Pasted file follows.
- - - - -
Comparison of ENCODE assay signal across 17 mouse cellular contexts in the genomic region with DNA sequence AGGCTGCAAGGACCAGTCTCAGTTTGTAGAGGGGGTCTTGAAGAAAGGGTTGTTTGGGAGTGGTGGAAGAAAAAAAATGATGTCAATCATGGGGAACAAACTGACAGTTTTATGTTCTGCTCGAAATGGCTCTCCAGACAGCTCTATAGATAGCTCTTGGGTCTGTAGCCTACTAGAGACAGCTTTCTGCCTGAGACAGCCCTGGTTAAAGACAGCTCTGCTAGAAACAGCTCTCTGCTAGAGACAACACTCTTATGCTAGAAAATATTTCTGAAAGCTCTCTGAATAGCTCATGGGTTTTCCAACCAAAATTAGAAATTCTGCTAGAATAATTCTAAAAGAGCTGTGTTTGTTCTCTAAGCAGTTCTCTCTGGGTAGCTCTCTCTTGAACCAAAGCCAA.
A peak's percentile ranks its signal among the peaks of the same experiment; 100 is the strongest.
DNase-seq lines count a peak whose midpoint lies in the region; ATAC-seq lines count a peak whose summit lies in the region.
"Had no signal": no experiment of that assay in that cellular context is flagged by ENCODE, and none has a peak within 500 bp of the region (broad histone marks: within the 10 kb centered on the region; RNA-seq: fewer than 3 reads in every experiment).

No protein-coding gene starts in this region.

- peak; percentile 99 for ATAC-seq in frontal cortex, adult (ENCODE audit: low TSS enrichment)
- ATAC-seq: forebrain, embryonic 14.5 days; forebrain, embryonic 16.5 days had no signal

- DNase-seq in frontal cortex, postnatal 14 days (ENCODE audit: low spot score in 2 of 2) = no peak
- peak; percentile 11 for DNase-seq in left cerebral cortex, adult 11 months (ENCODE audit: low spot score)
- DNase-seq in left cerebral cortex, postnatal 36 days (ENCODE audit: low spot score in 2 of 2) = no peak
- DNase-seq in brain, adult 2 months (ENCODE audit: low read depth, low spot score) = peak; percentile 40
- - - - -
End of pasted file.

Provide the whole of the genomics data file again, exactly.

Comparison of ENCODE assay signal across 17 mouse cellular contexts in the genomic region with DNA sequence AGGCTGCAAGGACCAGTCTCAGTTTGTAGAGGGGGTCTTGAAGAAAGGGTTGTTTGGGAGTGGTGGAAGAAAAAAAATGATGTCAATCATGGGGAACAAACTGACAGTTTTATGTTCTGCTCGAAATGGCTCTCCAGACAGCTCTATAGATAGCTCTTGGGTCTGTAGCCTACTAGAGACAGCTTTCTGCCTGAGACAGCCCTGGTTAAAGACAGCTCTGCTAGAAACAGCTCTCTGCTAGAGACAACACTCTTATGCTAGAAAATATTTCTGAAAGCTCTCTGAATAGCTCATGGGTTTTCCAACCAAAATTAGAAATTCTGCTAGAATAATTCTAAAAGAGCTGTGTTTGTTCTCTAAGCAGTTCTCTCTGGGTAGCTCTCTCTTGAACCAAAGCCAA.
A peak's percentile ranks its signal among the peaks of the same experiment; 100 is the strongest.
DNase-seq lines count a peak whose midpoint lies in the region; ATAC-seq lines count a peak whose summit lies in the region.
"Had no signal": no experiment of that assay in that cellular context is flagged by ENCODE, and none has a peak within 500 bp of the region (broad histone marks: within the 10 kb centered on the region; RNA-seq: fewer than 3 reads in every experiment).

No protein-coding gene starts in this region.

- peak; percentile 99 for ATAC-seq in frontal cortex, adult (ENCODE audit: low TSS enrichment)
- ATAC-seq: forebrain, embryonic 14.5 days; forebrain, embryonic 16.5 days had no signal

- DNase-seq in frontal cortex, postnatal 14 days (ENCODE audit: low spot score in 2 of 2) = no peak
- peak; percentile 11 for DNase-seq in left cerebral cortex, adult 11 months (ENCODE audit: low spot score)
- DNase-seq in left cerebral cortex, postnatal 36 days (ENCODE audit: low spot score in 2 of 2) = no peak
- DNase-seq in brain, adult 2 months (ENCODE audit: low read depth, low spot score) = peak; percentile 40